Hello forum.

So I was impacted recently by a RIF after over five years working on key strategic and tactical initiatives concerning new products, enhancement of existing products, and drastic improvement of key support processes utilizing methodologies such as Six Sigma and Stage-Gate.

Where I am going with this is due to the large-scale impact these initiatives had which I led, is it appropriate to bring a binder with examples of such content? This would be material such as three-year product roadmaps, program plans, market analysis for development of business cases, etc.

I have mixed feelings on bringing these to any interview because it can:

1) Wow them that what I say I've done can truly be presented.
2) Provide clear examples as a leader I can assist a team in thoroughly documenting the mission, direction, and even post-implementation metric tracking to validate effectiveness or need for improvement.

3) That I am revealing details which would leave a potential employer wondering if my judgement is flawed.
4) Leave a potential employer with concerns if I would ever show their plans to others in the event another situation occurred that I was looking for other opportunities.

What's some feedback on this topic, as I definitely see it as a plus and a negative?

jhack's picture

Those negatives are very big ones. Don't bring the binder if it contains anything that is not in the public domain.

Talk about what you did and how you did it. If you need to show the final product, too, then get up to a white board or use a piece of paper and outline/draw what your output was.

It's more imporant that you create in their minds a vision of you "doing the job" than that you show output.

Get the interview series - there's great stuff in there for how to create that vision in their minds.

Good hiring managers want to know HOW you did it.


nickbryla's picture

Thank you John. That makes a lot of sense. I'll make sure to dive into the "Interview" series immediately.


wendii's picture
Admin Role Badge

Hi Nick,

I've occasionally seen candidates present material as evidence done well, but more often I've seen it done really badly. There's an awkward moment when the hiring manager has to wait to see something he doesn't want to, and then pretend to be impressed... it's like someone else's holiday photos!

I would go with having the materials with you, certainly drawing a diagram to illustrate a point, and only getting the materials out if you are asked to.


PS And yes.. get the interviewing series!

nickbryla's picture

Thanks Wendii for the feedback. You've provided yet another example of both the concerns and motivators of this interview tool.

Why I mentioned utilizing Six Sigma and Stage-Gate is because these methodologies with associated tools can be fantastic service delivery enhancers when applied appropriately. Having a body of work during an interview could be a great way of showing at each progressive phase how you identified the right packaging and support, and even if this solution should be implemented or killed due to the business case developed.

The challenge is what you and John pointed out - the material being public knowledge or not, and rehearsing how to effectively apply the content without it being a distraction.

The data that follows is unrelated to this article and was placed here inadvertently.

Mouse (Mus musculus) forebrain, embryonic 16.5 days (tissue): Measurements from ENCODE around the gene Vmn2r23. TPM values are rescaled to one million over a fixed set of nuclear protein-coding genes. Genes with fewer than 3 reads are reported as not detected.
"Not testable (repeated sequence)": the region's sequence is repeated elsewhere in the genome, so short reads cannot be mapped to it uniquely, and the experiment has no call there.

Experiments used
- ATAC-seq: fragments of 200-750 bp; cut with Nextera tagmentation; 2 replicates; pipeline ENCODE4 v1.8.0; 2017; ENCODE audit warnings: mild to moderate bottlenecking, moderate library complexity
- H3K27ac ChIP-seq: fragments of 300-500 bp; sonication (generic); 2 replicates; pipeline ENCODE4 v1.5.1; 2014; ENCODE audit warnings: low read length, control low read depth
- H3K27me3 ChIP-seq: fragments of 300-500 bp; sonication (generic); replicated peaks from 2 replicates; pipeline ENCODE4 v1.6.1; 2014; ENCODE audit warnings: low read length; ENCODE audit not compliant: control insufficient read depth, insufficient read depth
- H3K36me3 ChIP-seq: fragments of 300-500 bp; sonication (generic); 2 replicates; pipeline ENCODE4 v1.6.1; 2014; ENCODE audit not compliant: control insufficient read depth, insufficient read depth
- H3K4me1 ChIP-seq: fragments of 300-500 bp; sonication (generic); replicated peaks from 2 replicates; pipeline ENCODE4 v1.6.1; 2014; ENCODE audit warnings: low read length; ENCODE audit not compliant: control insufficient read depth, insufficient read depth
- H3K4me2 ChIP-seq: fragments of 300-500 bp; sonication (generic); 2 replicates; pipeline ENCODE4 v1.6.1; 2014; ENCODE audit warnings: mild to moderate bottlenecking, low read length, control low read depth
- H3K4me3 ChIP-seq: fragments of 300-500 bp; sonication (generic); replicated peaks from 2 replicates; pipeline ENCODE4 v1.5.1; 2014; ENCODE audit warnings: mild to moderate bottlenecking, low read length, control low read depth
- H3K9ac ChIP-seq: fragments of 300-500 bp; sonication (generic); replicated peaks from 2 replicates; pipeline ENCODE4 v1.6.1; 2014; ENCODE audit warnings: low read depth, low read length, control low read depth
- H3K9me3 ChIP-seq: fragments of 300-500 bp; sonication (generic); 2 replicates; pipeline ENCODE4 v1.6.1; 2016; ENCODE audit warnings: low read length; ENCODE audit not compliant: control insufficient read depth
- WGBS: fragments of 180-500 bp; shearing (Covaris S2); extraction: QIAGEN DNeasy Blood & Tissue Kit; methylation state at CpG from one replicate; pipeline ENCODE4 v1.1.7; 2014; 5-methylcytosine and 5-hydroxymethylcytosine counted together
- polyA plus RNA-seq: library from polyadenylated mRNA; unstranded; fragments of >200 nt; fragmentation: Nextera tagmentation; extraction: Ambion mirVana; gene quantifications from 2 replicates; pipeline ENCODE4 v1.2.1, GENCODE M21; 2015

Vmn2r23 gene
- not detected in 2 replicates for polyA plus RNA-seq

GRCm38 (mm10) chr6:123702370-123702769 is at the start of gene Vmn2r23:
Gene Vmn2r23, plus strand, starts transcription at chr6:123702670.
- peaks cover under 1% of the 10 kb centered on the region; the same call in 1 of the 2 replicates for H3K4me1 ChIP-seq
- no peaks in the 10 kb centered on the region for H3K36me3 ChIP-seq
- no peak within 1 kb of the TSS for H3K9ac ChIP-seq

Trickier than some would realize as this discussion digs deeper.


jhack's picture

One other consideration: when someone shows an artifact, the interviewer doesn't know who actually created it. You could be taking credit for another teammember's work.

Cynical, maybe, but you don't want to leave any doubts about your ability to do the job. If you can describe how you created it, that is much more convincing.


lazerus's picture

Job interviews for graphic artists often include time for the artist's portfolio, but that is a pretty specific situation, but similar in a way to what you are asking. However, the artist does NOT show the portfolio until asked, usually after the behavioral part of the interview.

I would make an accomplishment out of the work you did with StageGate and 6sigma. The actual results you achieved, measurable, in a period of time.

Your work at the previous company might not be applicable at the next job. You have to be able to distill your knowledge into an accomplishment for someone who may know NOTHING about your position.

Get the interview series. Run, don't walk.

Mark's picture
Admin Role Badge

NEVER. Period.

Sorry about the RIF.



nickbryla's picture

Thank you all for the very sensible suggestions and feedback. I'm clear now on how to approach this without tripping over a landmine of my own making.

Have a super day!

HMac's picture

Nick: Here's one more consideration to add to the "negative" side of the equation: why would you want to shift the focus away from you and onto something written? I can feel the energy drain out of the interview all the way from here...I'm sure some fellow members can tell about scenarios where it would make logical sense to "show proof" or provide a written example. But undeniably, you're using precious minutes of the interview time to shift the interviewer's focus AWAY from you (from your enthusiasm, your energy, your physical and facial signals of interest, all the things that help show you're different WHERE IT COUNTS).
Don't do it: it just interrupts the flow of communication.